The Transformation of Lucius Apuleius of Madaura is another title of the picaresque story typically known, through William Adlington’s celebrated sixteenth century English translation, as The Golden Ass. From antiquity, the word “golden” has been added to the title, because a common custom for Roman storytellers was to demand payment for a “golden” story. In his “Address to the Reader,” Lucius Apuleius describes the literary conventions of his tale as Egyptian, but the major sources for the book—which may be called a prototype of the novel—are Lucius of Patra’s The Ass, of which no copy survives, or Lucian of Samosata’s (c. 120-after 180) Lucius, Or The Ass, a bawdy and comparatively crude tale that is still extant. Apuleius’s novel is much longer, richer in invention, and more fully detailed than Lucian’s. Moreover, it contains many stories left out of the source, including the splendid ironical tale, “Cupid and Psyche”; the stories of Aristomenes, Thelyphron, and others; the episode concerning the Festival of Laughter; and the conclusion, written in an elevated, religious manner, instead of the farcical version of the original. The tone of Apuleius’s Latin, for the most part intentionally archaic and odd, has been reproduced for generations of English readers in Adlington’s translation; among modern English translations, Robert Graves’s version has effectively captured the vigor, sly humor, and spontaneity of the author’s language.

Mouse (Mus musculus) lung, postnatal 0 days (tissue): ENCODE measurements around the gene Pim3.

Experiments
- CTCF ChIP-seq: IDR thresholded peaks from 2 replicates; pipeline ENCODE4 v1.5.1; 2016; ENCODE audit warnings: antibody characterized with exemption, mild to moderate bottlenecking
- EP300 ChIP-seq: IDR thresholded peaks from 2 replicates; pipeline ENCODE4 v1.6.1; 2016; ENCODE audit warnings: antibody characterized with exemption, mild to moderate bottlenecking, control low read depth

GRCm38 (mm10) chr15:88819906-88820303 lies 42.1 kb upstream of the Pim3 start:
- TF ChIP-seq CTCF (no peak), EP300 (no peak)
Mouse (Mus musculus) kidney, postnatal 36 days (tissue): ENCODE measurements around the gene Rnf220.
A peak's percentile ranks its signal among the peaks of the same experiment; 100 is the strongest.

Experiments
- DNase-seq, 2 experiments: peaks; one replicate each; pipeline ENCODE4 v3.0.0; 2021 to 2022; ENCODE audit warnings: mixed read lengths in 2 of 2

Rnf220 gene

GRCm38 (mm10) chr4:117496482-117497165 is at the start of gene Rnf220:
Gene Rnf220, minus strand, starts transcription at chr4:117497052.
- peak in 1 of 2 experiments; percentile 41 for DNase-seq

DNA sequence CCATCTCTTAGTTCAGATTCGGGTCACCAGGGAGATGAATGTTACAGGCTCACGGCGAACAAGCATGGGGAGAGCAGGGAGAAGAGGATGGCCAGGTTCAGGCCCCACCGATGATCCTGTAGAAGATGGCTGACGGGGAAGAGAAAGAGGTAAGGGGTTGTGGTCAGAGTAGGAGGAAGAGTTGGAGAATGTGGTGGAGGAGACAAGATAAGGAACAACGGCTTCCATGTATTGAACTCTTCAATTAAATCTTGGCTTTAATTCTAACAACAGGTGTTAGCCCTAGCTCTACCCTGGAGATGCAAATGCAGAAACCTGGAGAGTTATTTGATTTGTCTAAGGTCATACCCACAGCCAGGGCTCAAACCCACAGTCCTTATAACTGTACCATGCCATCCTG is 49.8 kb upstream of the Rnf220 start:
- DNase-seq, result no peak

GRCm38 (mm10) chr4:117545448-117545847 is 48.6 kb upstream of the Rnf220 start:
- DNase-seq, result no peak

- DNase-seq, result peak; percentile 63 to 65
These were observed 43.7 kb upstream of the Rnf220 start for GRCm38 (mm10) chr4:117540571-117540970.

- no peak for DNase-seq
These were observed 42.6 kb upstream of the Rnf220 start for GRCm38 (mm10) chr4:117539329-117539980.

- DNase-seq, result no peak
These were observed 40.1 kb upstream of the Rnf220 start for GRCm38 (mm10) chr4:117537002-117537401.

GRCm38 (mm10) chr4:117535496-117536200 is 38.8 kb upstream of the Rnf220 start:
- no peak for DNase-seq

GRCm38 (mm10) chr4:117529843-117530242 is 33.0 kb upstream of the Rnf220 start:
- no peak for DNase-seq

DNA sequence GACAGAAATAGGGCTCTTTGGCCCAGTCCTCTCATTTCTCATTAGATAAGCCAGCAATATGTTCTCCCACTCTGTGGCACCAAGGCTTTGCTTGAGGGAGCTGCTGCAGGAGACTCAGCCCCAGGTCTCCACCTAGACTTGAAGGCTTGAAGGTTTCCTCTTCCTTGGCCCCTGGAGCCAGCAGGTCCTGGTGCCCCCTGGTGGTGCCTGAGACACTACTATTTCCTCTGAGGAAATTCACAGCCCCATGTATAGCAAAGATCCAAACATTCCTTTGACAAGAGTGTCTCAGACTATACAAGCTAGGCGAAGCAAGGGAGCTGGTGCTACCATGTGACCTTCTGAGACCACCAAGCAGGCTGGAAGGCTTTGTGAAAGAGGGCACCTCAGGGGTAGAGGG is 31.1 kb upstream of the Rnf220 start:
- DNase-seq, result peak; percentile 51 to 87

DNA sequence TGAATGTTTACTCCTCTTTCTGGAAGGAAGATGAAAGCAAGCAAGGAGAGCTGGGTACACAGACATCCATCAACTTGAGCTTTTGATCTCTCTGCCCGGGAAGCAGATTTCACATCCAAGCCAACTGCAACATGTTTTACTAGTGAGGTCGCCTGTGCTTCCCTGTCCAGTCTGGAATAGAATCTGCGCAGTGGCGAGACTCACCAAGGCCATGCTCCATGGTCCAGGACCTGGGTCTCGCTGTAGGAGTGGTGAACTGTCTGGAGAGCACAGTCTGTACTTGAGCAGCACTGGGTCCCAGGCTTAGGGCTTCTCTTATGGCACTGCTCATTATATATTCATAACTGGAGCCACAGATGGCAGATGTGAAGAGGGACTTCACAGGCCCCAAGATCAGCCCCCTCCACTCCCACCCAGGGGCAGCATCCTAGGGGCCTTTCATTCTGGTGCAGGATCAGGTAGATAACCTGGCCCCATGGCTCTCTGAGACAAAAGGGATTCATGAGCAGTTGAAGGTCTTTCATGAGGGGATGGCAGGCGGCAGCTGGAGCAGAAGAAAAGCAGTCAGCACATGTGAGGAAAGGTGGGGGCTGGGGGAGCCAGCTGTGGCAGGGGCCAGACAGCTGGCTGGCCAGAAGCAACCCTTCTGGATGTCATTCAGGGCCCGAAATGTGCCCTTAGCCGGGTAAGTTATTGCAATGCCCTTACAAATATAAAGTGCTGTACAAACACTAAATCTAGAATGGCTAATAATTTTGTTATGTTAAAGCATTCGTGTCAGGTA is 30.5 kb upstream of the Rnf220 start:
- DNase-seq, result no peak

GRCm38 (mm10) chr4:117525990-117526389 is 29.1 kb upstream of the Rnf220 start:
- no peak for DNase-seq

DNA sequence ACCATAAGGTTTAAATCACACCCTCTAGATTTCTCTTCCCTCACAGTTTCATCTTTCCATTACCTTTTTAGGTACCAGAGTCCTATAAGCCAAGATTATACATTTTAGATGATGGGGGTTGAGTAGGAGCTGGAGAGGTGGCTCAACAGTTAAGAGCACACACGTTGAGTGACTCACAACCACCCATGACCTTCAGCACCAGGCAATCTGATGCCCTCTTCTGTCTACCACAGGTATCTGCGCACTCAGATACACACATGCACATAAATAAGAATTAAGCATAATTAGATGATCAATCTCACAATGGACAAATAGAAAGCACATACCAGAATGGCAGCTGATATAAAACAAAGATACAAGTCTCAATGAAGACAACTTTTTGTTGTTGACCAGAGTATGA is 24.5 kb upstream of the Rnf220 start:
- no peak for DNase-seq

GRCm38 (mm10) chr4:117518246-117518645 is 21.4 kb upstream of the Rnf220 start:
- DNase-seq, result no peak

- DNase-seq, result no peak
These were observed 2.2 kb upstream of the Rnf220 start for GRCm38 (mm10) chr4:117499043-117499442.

The Golden Ass, taken as a whole, is robustly comical and satirical, so many readers may not fully appreciate the serious, religious parts of the novel. However, the...
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